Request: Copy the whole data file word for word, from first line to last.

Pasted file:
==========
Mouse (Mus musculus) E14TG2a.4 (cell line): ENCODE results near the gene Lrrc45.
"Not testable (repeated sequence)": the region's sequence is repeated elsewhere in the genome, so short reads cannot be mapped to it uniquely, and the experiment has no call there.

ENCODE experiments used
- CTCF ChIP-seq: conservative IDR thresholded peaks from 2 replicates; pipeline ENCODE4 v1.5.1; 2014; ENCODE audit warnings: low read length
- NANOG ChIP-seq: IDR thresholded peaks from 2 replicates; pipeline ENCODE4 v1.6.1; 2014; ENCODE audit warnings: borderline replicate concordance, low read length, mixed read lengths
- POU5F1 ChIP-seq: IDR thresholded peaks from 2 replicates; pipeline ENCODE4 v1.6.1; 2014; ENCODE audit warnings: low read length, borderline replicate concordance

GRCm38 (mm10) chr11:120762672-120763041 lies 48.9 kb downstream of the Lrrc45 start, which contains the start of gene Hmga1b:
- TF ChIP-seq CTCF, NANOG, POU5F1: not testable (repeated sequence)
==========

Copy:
Mouse (Mus musculus) E14TG2a.4 (cell line): ENCODE results near the gene Lrrc45.
"Not testable (repeated sequence)": the region's sequence is repeated elsewhere in the genome, so short reads cannot be mapped to it uniquely, and the experiment has no call there.

ENCODE experiments used
- CTCF ChIP-seq: conservative IDR thresholded peaks from 2 replicates; pipeline ENCODE4 v1.5.1; 2014; ENCODE audit warnings: low read length
- NANOG ChIP-seq: IDR thresholded peaks from 2 replicates; pipeline ENCODE4 v1.6.1; 2014; ENCODE audit warnings: borderline replicate concordance, low read length, mixed read lengths
- POU5F1 ChIP-seq: IDR thresholded peaks from 2 replicates; pipeline ENCODE4 v1.6.1; 2014; ENCODE audit warnings: low read length, borderline replicate concordance

GRCm38 (mm10) chr11:120762672-120763041 lies 48.9 kb downstream of the Lrrc45 start, which contains the start of gene Hmga1b:
- TF ChIP-seq CTCF, NANOG, POU5F1: not testable (repeated sequence)